Great idea. My late mother taught school (with a little administration time thrown in) for thiry-eight years. She worked hard, and wouldn’t give up on any kid that was willing to try.

I’ve often wondered how to incorporate a merit system that would be fair (i.e. take into account the fact that some kids just aren’t as able to learn as others). An incentivized pay system might be the way. It might not clear out all the “dead wood”, but it certainly wouldn’t reward them.

Also…I read comments about teachers working nine months a year. That’s true. But it sure isn’t nine months with nine to five hours. My mother spent a lot of evenings (or weekend time) at the kitchen table grading papers. And she wasn’t adverse to staying after school to help a kid that would ask her to.

tgharris on February 25, 2011 at 5:13 PM

What is going out the window is the system of instructor in front of a classroom of children with chalkboards as a way of presenting material. This is 13th century technology and methodology used in the 21st century where entire bodies of work, not just individual books, are now available immediately with hyperlink indexes on resource material. Something is seriously wrong with this picture of chalkboards, books, films, notebooks and classrooms.

Johnny still can’t read at the rate of 1956, even though we pour tens and hundreds of billions into this institution.

OK, many good points, but if you say Johnny can’t read as well as those students from 55 years ago, then what are the advantages to using advanced modern technology?

That is, do you really think that advanced technology is conducive to education or does it make us mentally lazier? Obviously technology can be highly beneficial, but I think the trend is to have students exposed to technology and therefore learn lots and lots of stuff through some kind of electronic osmosis.

If a student feels that a machine can give them information instantly and solve a problem for them, then why should he/she carry that knowledge around in their heads or bother to learn how to solve a problem on their own?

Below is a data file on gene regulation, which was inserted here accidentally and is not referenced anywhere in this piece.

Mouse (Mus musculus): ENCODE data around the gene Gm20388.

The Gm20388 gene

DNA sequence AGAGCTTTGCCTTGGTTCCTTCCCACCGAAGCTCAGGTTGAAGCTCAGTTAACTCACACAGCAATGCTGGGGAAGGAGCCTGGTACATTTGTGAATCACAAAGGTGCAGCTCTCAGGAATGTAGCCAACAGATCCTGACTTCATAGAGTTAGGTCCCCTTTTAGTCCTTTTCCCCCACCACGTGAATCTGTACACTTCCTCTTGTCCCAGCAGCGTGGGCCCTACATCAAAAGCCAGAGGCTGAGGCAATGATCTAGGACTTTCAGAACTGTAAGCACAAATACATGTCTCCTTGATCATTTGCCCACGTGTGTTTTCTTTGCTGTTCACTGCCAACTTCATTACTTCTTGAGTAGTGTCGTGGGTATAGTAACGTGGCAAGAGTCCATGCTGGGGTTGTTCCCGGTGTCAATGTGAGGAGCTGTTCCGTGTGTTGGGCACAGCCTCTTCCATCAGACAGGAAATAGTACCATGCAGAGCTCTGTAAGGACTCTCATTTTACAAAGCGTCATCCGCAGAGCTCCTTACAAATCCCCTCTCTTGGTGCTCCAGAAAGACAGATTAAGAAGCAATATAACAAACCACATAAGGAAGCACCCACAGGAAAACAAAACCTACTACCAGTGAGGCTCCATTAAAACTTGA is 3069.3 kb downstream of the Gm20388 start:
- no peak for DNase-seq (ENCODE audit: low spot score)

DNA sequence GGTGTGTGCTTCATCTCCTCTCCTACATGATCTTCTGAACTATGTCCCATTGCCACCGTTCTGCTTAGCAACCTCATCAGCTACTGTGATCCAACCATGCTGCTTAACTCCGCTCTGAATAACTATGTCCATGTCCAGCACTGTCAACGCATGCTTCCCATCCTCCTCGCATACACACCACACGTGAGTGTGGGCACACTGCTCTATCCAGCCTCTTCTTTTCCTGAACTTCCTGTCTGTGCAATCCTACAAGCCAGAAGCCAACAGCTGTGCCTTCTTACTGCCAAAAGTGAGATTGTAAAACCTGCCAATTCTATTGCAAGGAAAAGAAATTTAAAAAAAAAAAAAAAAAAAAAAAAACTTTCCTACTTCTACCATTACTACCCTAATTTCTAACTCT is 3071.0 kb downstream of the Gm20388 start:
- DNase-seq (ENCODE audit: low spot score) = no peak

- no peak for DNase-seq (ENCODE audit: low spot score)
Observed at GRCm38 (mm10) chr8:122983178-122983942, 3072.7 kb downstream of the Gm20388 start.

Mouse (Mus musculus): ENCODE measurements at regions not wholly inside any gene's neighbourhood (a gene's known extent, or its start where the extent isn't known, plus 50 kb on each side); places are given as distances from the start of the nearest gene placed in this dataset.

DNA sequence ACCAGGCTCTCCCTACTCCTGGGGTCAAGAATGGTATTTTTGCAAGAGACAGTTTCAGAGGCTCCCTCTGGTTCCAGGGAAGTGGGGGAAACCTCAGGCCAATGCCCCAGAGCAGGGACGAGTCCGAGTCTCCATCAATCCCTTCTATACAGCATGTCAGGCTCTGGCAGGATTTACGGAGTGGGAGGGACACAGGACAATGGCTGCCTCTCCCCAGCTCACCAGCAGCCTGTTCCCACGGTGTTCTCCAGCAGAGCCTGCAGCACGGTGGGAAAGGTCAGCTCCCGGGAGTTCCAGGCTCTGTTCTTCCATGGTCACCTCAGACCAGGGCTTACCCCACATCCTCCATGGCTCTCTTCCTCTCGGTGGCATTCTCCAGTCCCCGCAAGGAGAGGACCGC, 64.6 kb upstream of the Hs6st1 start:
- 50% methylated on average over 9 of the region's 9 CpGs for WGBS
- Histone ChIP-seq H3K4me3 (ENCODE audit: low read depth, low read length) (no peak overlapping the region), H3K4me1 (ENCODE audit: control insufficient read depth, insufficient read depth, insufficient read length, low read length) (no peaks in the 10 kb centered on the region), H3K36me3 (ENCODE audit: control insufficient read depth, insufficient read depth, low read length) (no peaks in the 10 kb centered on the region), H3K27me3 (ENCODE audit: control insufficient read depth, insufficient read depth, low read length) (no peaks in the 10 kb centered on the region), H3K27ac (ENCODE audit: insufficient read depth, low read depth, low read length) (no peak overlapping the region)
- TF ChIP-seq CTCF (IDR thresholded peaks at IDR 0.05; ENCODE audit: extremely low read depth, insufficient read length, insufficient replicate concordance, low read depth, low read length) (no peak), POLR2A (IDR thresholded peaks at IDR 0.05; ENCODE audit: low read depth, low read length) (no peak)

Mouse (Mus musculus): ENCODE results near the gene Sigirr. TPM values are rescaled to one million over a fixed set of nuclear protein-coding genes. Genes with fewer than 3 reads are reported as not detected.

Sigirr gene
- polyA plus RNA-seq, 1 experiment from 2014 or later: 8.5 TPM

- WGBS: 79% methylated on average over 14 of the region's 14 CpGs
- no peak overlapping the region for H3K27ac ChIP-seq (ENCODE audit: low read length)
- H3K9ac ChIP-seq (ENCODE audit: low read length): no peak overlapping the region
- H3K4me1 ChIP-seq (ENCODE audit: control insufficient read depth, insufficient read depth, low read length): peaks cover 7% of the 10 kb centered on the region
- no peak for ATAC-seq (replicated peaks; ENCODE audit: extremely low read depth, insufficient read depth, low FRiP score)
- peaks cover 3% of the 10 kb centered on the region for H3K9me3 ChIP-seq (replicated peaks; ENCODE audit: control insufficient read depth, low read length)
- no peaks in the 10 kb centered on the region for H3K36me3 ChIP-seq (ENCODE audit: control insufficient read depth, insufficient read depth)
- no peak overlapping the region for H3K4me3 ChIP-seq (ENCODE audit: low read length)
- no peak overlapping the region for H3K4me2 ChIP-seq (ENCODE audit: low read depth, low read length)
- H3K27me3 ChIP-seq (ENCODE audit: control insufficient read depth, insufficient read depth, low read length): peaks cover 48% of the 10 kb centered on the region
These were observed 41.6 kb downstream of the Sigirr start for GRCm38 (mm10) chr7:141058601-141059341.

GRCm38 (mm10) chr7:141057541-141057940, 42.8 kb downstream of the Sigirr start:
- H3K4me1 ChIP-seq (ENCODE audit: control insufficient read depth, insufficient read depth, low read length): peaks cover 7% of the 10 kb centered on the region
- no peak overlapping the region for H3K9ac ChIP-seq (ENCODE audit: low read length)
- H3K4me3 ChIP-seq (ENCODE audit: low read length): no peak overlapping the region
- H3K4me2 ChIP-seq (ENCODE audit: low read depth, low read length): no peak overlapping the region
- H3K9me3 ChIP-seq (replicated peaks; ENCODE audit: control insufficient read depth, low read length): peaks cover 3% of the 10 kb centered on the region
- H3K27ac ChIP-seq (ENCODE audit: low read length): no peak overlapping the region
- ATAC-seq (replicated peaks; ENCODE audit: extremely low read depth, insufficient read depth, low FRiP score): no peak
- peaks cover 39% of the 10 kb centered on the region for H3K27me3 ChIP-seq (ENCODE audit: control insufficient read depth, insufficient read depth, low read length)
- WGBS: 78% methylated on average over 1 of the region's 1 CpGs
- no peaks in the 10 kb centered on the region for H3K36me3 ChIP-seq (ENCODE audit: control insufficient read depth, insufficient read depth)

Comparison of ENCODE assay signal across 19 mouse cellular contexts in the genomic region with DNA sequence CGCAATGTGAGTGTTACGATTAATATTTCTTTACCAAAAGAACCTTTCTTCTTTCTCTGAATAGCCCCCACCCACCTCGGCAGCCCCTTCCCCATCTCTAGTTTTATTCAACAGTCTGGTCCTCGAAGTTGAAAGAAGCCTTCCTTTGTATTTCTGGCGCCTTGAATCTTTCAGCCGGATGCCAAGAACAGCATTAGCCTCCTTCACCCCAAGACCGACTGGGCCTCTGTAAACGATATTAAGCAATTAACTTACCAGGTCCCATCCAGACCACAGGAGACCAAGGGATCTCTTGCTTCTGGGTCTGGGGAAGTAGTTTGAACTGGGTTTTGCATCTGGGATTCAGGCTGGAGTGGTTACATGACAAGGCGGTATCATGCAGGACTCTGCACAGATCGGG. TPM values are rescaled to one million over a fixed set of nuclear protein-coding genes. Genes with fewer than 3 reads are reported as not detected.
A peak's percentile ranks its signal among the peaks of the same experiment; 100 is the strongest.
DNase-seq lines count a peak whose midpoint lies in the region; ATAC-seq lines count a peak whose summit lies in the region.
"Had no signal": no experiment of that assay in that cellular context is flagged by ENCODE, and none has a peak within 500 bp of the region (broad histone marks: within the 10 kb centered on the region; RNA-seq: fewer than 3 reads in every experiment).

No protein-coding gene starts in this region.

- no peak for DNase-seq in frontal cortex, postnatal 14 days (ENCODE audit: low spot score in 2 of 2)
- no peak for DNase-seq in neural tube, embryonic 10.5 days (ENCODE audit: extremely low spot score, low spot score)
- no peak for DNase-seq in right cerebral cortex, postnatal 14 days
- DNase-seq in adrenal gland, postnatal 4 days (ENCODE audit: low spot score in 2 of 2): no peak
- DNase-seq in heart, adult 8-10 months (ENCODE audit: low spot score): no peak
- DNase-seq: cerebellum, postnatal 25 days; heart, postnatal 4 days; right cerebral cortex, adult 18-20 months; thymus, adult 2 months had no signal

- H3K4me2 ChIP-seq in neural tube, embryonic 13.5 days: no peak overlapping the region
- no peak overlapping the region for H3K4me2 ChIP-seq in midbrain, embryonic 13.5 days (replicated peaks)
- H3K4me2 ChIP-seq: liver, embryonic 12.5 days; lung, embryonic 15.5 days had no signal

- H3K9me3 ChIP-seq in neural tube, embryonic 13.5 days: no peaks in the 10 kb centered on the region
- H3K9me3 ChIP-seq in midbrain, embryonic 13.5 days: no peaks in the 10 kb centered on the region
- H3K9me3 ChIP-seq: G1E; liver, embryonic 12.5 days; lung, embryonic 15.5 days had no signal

We’ve had computers for students widely available for (depending upon the district) ten, fifteen, twenty years now and people are still complaining about the poor results.

But I maintain that those poor results are relative to other countries. Their societies are different in their expectations and respect for education. Also, there comes a time where they aren’t going to use resources for those who are not likely to succeed in an advanced academic setting.

Our best and brightest are at least as good as their best and brightest.

These apples and oranges test score comparisons are often used in order to bolster political agendas-the far Left in order to gain more state and federal control over the schools, and the far right in order to weaken state and federal government as well as to weaken the labor movement.

Dr. ZhivBlago on February 25, 2011 at 5:18 PM

kringeesmom on February 25, 2011 at 4:37 PM

That book has another book as a follow up to it that is a smaller pocket guide, by the same author.
The biggest things about identifying wild shrooms is to take a spore sprint, as well as take good note of where it came from, what it is growing near, physical description etc.
Always start with teh easiest to ID like puffballs & morels.
There are many others out there, you just need to observe well & when in doubt, throw it out.
Also, some may give you indigestion etc., but there are actually not many out there that can kill you.
I grew up with grandparents who ‘knew’ about the edibles.
I just later on taught myself by using scientific guides.
I even use a microscope for some.
But there are so many easily identified ones that’ll prolly keep you busy enough.
Here in ND, there aren’t a lot of different kinds usually, but there are many I have ID’d that are a little obscure & I love them.
To each their own.
If you ever have any ?s, stalk me here on HA & I’ll try & help you out!

Badger40 on February 25, 2011 at 5:24 PM

Would a voucher vote require a 3/5ths quorum or a regular majority quorum?

txmomof6 on February 25, 2011 at 5:28 PM

Also…I read comments about teachers working nine months a year. That’s true. But it sure isn’t nine months with nine to five hours. My mother spent a lot of evenings (or weekend time) at the kitchen table grading papers. And she wasn’t adverse to staying after school to help a kid that would ask her to.

tgharris on February 25, 2011 at 5:13 PM

See I rarely get students ever wanting to stay after for help. Many live in rural areas & can’t & most just don’t care enough or they get it.
My 1st 2 years, I came hours early & stayed hours late, but then eventually, I became adept enough at planning that now I take NO work home.
I work constantly throughout the day & never have to take home papers to grade.
I never have to really stay late, either, for any of that.
The only thing is I may have to spend a lot of time making solutions & setting up labs for chemistry.
That does take a lot of time. But I manage my time well at school & have usually always managed to get done within the work day.

Badger40 on February 25, 2011 at 5:29 PM